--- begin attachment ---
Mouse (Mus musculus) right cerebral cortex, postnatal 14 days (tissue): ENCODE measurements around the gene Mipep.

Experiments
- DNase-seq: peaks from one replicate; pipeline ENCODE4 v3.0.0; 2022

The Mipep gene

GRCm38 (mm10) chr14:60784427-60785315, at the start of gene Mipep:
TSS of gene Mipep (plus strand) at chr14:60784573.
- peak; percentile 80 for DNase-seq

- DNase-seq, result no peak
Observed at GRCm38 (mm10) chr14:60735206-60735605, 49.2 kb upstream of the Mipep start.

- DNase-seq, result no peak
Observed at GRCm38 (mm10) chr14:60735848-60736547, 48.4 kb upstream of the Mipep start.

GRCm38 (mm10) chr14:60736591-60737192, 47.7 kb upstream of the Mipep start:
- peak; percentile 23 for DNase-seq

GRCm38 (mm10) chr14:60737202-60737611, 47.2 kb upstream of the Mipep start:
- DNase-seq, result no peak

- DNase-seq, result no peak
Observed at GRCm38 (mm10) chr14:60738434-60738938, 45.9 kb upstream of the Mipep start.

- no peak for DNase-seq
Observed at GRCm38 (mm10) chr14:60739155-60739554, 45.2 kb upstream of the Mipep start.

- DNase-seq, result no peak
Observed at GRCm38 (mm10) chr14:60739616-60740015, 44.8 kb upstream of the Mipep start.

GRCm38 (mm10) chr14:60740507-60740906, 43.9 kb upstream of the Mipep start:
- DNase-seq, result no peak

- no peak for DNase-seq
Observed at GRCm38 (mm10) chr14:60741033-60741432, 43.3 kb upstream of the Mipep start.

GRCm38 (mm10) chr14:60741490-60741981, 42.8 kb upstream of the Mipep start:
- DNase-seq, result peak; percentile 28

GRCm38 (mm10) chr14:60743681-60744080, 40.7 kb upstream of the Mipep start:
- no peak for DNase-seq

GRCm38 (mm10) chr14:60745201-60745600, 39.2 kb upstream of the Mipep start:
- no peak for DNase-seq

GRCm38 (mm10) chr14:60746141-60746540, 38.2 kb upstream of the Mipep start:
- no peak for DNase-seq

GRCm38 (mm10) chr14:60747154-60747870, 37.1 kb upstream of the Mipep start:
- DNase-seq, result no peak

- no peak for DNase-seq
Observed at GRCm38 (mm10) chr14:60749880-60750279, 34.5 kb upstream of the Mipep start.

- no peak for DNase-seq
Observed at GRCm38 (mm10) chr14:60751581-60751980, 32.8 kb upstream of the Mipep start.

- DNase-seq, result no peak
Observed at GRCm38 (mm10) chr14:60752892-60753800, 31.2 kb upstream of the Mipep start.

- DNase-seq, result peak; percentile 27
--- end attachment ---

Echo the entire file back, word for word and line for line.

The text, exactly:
Mouse (Mus musculus) right cerebral cortex, postnatal 14 days (tissue): ENCODE measurements around the gene Mipep.

Experiments
- DNase-seq: peaks from one replicate; pipeline ENCODE4 v3.0.0; 2022

The Mipep gene

GRCm38 (mm10) chr14:60784427-60785315, at the start of gene Mipep:
TSS of gene Mipep (plus strand) at chr14:60784573.
- peak; percentile 80 for DNase-seq

- DNase-seq, result no peak
Observed at GRCm38 (mm10) chr14:60735206-60735605, 49.2 kb upstream of the Mipep start.

- DNase-seq, result no peak
Observed at GRCm38 (mm10) chr14:60735848-60736547, 48.4 kb upstream of the Mipep start.

GRCm38 (mm10) chr14:60736591-60737192, 47.7 kb upstream of the Mipep start:
- peak; percentile 23 for DNase-seq

GRCm38 (mm10) chr14:60737202-60737611, 47.2 kb upstream of the Mipep start:
- DNase-seq, result no peak

- DNase-seq, result no peak
Observed at GRCm38 (mm10) chr14:60738434-60738938, 45.9 kb upstream of the Mipep start.

- no peak for DNase-seq
Observed at GRCm38 (mm10) chr14:60739155-60739554, 45.2 kb upstream of the Mipep start.

- DNase-seq, result no peak
Observed at GRCm38 (mm10) chr14:60739616-60740015, 44.8 kb upstream of the Mipep start.

GRCm38 (mm10) chr14:60740507-60740906, 43.9 kb upstream of the Mipep start:
- DNase-seq, result no peak

- no peak for DNase-seq
Observed at GRCm38 (mm10) chr14:60741033-60741432, 43.3 kb upstream of the Mipep start.

GRCm38 (mm10) chr14:60741490-60741981, 42.8 kb upstream of the Mipep start:
- DNase-seq, result peak; percentile 28

GRCm38 (mm10) chr14:60743681-60744080, 40.7 kb upstream of the Mipep start:
- no peak for DNase-seq

GRCm38 (mm10) chr14:60745201-60745600, 39.2 kb upstream of the Mipep start:
- no peak for DNase-seq

GRCm38 (mm10) chr14:60746141-60746540, 38.2 kb upstream of the Mipep start:
- no peak for DNase-seq

GRCm38 (mm10) chr14:60747154-60747870, 37.1 kb upstream of the Mipep start:
- DNase-seq, result no peak

- no peak for DNase-seq
Observed at GRCm38 (mm10) chr14:60749880-60750279, 34.5 kb upstream of the Mipep start.

- no peak for DNase-seq
Observed at GRCm38 (mm10) chr14:60751581-60751980, 32.8 kb upstream of the Mipep start.

- DNase-seq, result no peak
Observed at GRCm38 (mm10) chr14:60752892-60753800, 31.2 kb upstream of the Mipep start.

- DNase-seq, result peak; percentile 27